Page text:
Federal job cuts: Tracking the rollout

Which departments? Which regions? When? Here's what we know so far about the impact of the March 29 budget on federal government jobs.

Where the jobs now aren't in the aftermath of the March 29 federal budget

The federal government rollout of job cuts in the aftermath of the March 29 budget is complicated, making it difficult to keep track of how many and what jobs are affected, as well as when the layoffs take place. 

So far, the government and union numbers aren't always in sync.

The number of federal employees being notified they are "affected'' by the cuts sometimes exceeds the number of positions being eliminated in a specific department. Why? Consider this hypothetical situation: A group of six employees in the same role, in a department that wants to cut that group to four positions. Even though there are only two positions eliminated, all six employees may receive letters notifying them of a downsizing, and giving them their options: compete for the four positions, seek placement in current vacancies or take a severance package.

One federal department told CBC News that not only does the number of "affected" employees exceed total positions being cut, but the number of actual layoffs expected would only amount to about one-quarter of the positions cut, due to "natural attrition" (such as retirements and voluntary departures) or employees being placed elsewhere in the public service. Only time will tell if that scenario turns out to be accurate in a process that's expected to take months.

But for now, here are the latest numbers obtained by CBC News.

Downsizing by department

CBC News is tracking figures released by public-sector unions to identify which departments and agencies are affected and to what degree by these job reductions. (Note that these figures are changing frequently as more notifications are issued. Every department is making announcements and issuing notifications on its own timetable.) This list adds together affected employees reported by different public sector unions.

Aboriginal Affairs and Northern Development


Agriculture and Agri-Food Canada


Assisted Reproductive Health Agency3
Atlantic Canada Opportunities Agency107

Canada Border Services Agency


Canada Revenue Agency1,232
Canada School of Public Service81

Canadian Food Inspection Agency


Canadian Heritage


Canadian Intergovernmental Conference Secretariat


Canadian International Development Agency


Canadian Northern Economic Development Agency3

Canadian Space Agency


Citizenship and Immigration


Correctional Services of Canada


Courts Administration Service2



Economic Development Agency - Quebec112
Economic Development Agency - Southern Ontario24

Environment Canada


Fisheries and Oceans (including Coast Guard)1,168**

Foreign Affairs and International Trade


Health Canada


Human Resources and Skills Development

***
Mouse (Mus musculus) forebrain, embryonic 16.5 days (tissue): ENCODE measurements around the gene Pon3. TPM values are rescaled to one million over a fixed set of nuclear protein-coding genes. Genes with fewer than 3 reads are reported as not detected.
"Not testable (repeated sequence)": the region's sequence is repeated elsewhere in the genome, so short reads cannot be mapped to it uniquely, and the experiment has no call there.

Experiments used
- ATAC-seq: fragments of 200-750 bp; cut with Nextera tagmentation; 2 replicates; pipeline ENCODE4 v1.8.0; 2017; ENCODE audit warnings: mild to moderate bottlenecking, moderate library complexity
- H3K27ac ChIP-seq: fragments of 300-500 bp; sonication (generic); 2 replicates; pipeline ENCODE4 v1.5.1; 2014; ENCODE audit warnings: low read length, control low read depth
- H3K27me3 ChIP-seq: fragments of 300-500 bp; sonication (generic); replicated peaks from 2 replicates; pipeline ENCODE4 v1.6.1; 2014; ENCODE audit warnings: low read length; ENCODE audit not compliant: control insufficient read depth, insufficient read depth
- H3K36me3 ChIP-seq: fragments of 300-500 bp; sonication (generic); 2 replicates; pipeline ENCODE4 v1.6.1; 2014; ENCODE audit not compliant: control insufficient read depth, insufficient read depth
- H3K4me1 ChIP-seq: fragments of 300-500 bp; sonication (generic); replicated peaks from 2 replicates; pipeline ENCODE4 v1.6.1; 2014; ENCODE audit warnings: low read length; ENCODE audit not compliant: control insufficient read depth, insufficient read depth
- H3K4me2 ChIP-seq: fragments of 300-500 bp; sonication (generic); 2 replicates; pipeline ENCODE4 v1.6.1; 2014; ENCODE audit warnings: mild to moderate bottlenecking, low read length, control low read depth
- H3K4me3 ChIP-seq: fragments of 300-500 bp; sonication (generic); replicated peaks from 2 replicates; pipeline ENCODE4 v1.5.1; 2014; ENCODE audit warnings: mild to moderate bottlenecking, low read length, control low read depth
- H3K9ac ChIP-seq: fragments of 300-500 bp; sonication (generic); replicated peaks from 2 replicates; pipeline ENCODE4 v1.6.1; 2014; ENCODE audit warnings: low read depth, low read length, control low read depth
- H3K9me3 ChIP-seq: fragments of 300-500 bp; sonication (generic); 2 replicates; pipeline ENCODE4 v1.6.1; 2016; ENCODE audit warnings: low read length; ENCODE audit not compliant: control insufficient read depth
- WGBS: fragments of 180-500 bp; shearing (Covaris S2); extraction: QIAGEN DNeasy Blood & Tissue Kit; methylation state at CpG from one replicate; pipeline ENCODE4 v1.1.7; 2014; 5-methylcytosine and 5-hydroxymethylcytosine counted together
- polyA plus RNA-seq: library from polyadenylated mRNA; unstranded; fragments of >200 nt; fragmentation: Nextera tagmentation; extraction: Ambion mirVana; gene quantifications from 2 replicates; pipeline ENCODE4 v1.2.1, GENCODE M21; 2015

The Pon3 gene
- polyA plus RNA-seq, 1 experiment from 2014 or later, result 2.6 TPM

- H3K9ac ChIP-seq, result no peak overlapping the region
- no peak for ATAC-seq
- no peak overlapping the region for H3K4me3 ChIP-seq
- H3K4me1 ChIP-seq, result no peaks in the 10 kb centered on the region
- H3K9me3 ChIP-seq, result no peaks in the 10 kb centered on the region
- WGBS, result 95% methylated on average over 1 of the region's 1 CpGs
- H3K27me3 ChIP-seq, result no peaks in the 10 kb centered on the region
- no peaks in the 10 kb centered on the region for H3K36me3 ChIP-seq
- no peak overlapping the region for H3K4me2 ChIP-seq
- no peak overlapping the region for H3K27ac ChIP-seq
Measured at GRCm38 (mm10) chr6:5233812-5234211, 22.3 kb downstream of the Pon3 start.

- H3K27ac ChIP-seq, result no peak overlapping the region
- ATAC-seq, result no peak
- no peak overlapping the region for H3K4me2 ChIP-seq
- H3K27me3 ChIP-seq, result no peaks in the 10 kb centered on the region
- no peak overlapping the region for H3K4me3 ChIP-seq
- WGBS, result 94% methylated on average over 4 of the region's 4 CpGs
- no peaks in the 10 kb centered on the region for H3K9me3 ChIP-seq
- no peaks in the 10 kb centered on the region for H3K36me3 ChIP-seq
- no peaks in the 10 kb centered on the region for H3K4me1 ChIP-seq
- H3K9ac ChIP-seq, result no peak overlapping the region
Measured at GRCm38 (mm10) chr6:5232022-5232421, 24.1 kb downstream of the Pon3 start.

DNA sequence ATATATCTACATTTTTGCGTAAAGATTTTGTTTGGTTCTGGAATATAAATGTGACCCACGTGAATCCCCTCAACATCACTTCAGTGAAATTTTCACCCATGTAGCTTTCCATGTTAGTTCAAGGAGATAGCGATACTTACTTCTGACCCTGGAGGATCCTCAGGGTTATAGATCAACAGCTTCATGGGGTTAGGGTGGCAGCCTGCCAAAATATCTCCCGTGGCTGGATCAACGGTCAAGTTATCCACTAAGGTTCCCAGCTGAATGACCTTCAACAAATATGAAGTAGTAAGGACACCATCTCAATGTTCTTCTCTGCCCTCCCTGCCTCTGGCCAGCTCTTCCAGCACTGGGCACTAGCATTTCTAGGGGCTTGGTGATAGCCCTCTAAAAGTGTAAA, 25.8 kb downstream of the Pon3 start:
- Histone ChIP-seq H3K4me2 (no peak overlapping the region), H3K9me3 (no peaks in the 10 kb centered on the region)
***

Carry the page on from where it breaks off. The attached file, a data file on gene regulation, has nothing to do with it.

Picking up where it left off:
Immigration and Refugee Board


Industry Canada


Infrastructure Canada29
Library and Archives Canada374
Lobbying Commissioner's Office2
National Research Council


Natural Resources


Northern Economic Development Agency3
Office of the Commissioner of Lobbying2
Office of the Commissioner of Official Languages4
Parks Canada1,663***

Parole Board


Patented Medicine Prices Review Board2

Privy Council Office


Public Health Agency 


Public Prosecution Service19

Public Safety


Public Servants Disclosure Protection Tribunal1
Public Service Commission87*

Public Works


RCMP Public Complaints Commission1
Statistics Canada2,856

Transport Canada


Treasury Board


Truth and Reconciliation Commission4

Veterans Affairs


Western Economic Diversification


* The figure for the Public Service Commission (PSC) does not originate from public sector union reports (as the others do), but was provided to CBC News by the Public Service Commission directly. It represents the actual number of full-time positions to be cut from the ranks of the PSC, not the number of employees who have received notice that their positions are affected. The PSC tells CBC News that of these 87 positions, 38 will be reduced through attrition and retirement, so only 49 employees will actually be declared surplus. Nine of the 87 positions are executives, while the remaining 78 positions are unionized, although the exact jobs downsized were not specified.

** Although public service unions report more than 1,000 employees from fisheries and oceans, including the coast guard, have received notice that they are affected by this downsizing, the minister's office says only about 400 jobs will be lost by the end of the workforce adjustment process.

*** Although 1,689 Parks Canada employees have received notices that their jobs are affected, the agency says only 638 positions are being eliminated. Similarly, at CIDA between 250-300 positions are expected to be cut despite more than double that number of employees receiving affected notices.

^ Although over 5,000 letters have been sent to HRSD employees, unions report that the department has told then only 2,100 positions will be eliminated as a result of the 2012 budget.

We invite any other departments or agencies offering similar concrete information to get in touch.

Regional impacts

CBC News is also tracking figures released by public-sector unions to identify how many jobs in each region have been affected by the budget cuts. (Note that these figures are changing frequently as more notifications are issued, and the locations of some affected positions have not always been identified.) These figures tally numbers released to date by public sector unions.








National Capital Region




British Columbia*




* Some of the union reporting groups Yukon and B.C. together, others report all three territories together as "North"


Federal job downsizing timeline